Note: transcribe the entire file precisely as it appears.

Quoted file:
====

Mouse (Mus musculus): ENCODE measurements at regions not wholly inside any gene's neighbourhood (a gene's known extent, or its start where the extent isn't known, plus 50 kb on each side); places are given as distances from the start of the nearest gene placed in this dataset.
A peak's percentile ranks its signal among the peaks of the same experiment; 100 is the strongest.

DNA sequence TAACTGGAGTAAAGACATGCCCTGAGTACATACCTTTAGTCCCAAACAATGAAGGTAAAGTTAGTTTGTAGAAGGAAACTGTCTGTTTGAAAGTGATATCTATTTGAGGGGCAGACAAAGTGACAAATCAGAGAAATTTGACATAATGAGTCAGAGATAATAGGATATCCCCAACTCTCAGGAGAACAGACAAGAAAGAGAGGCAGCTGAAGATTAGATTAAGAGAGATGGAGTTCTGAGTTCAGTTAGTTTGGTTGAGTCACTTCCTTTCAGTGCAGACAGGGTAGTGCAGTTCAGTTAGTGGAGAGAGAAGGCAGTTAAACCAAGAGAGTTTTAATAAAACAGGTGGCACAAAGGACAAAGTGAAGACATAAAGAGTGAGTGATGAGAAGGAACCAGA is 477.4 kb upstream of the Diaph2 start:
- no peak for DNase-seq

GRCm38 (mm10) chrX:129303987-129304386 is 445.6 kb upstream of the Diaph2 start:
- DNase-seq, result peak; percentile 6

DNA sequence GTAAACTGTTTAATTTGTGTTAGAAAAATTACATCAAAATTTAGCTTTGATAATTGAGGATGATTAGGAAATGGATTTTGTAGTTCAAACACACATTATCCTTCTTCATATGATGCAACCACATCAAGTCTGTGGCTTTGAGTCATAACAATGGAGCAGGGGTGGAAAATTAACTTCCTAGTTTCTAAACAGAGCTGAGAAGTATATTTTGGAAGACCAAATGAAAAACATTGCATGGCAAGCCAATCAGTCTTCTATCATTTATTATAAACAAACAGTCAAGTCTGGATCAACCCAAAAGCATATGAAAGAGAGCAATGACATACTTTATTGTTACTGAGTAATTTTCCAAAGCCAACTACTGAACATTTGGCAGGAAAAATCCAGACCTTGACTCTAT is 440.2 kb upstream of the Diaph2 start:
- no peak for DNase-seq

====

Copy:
Mouse (Mus musculus): ENCODE measurements at regions not wholly inside any gene's neighbourhood (a gene's known extent, or its start where the extent isn't known, plus 50 kb on each side); places are given as distances from the start of the nearest gene placed in this dataset.
A peak's percentile ranks its signal among the peaks of the same experiment; 100 is the strongest.

DNA sequence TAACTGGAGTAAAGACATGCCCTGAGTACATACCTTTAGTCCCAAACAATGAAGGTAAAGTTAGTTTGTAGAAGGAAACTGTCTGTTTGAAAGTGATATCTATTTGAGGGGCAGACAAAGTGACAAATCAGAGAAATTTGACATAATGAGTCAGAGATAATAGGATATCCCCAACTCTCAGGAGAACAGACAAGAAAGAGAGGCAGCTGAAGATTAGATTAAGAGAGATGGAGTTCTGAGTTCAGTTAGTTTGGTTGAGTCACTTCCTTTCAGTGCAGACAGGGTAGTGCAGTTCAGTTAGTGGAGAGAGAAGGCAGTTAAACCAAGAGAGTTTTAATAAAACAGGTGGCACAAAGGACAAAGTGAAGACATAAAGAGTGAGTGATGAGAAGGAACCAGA is 477.4 kb upstream of the Diaph2 start:
- no peak for DNase-seq

GRCm38 (mm10) chrX:129303987-129304386 is 445.6 kb upstream of the Diaph2 start:
- DNase-seq, result peak; percentile 6

DNA sequence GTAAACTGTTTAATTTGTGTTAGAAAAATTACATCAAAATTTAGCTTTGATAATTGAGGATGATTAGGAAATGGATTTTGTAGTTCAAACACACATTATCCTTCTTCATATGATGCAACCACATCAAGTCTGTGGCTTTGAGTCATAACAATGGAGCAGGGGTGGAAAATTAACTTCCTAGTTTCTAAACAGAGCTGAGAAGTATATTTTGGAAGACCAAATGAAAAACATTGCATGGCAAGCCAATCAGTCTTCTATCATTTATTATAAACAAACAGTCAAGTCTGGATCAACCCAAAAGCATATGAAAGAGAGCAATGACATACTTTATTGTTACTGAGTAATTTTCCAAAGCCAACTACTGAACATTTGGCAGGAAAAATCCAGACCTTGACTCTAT is 440.2 kb upstream of the Diaph2 start:
- no peak for DNase-seq